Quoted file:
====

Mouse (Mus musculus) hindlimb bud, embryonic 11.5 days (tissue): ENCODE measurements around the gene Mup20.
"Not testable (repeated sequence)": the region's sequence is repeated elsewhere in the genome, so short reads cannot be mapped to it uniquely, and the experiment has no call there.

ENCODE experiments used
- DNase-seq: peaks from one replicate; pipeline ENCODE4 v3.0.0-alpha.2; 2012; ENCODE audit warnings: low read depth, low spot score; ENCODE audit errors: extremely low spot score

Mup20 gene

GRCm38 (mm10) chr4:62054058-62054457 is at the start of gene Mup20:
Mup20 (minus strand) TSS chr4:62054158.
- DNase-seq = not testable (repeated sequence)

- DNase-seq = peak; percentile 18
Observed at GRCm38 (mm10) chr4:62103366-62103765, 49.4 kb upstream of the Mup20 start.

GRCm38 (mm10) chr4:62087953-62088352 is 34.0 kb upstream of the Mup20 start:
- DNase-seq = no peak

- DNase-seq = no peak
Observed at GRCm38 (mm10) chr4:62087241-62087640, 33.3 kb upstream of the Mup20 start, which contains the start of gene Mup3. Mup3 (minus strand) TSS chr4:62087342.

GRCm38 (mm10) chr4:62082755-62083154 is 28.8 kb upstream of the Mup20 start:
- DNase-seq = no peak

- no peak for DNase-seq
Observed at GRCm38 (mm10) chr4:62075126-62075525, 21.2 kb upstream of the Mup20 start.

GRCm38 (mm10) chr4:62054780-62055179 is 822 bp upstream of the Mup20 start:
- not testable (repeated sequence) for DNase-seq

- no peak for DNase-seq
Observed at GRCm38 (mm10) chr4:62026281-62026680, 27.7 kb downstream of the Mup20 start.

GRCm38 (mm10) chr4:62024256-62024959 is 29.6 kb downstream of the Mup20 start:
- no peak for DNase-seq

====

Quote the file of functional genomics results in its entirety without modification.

Mouse (Mus musculus) hindlimb bud, embryonic 11.5 days (tissue): ENCODE measurements around the gene Mup20.
"Not testable (repeated sequence)": the region's sequence is repeated elsewhere in the genome, so short reads cannot be mapped to it uniquely, and the experiment has no call there.

ENCODE experiments used
- DNase-seq: peaks from one replicate; pipeline ENCODE4 v3.0.0-alpha.2; 2012; ENCODE audit warnings: low read depth, low spot score; ENCODE audit errors: extremely low spot score

Mup20 gene

GRCm38 (mm10) chr4:62054058-62054457 is at the start of gene Mup20:
Mup20 (minus strand) TSS chr4:62054158.
- DNase-seq = not testable (repeated sequence)

- DNase-seq = peak; percentile 18
Observed at GRCm38 (mm10) chr4:62103366-62103765, 49.4 kb upstream of the Mup20 start.

GRCm38 (mm10) chr4:62087953-62088352 is 34.0 kb upstream of the Mup20 start:
- DNase-seq = no peak

- DNase-seq = no peak
Observed at GRCm38 (mm10) chr4:62087241-62087640, 33.3 kb upstream of the Mup20 start, which contains the start of gene Mup3. Mup3 (minus strand) TSS chr4:62087342.

GRCm38 (mm10) chr4:62082755-62083154 is 28.8 kb upstream of the Mup20 start:
- DNase-seq = no peak

- no peak for DNase-seq
Observed at GRCm38 (mm10) chr4:62075126-62075525, 21.2 kb upstream of the Mup20 start.

GRCm38 (mm10) chr4:62054780-62055179 is 822 bp upstream of the Mup20 start:
- not testable (repeated sequence) for DNase-seq

- no peak for DNase-seq
Observed at GRCm38 (mm10) chr4:62026281-62026680, 27.7 kb downstream of the Mup20 start.

GRCm38 (mm10) chr4:62024256-62024959 is 29.6 kb downstream of the Mup20 start:
- no peak for DNase-seq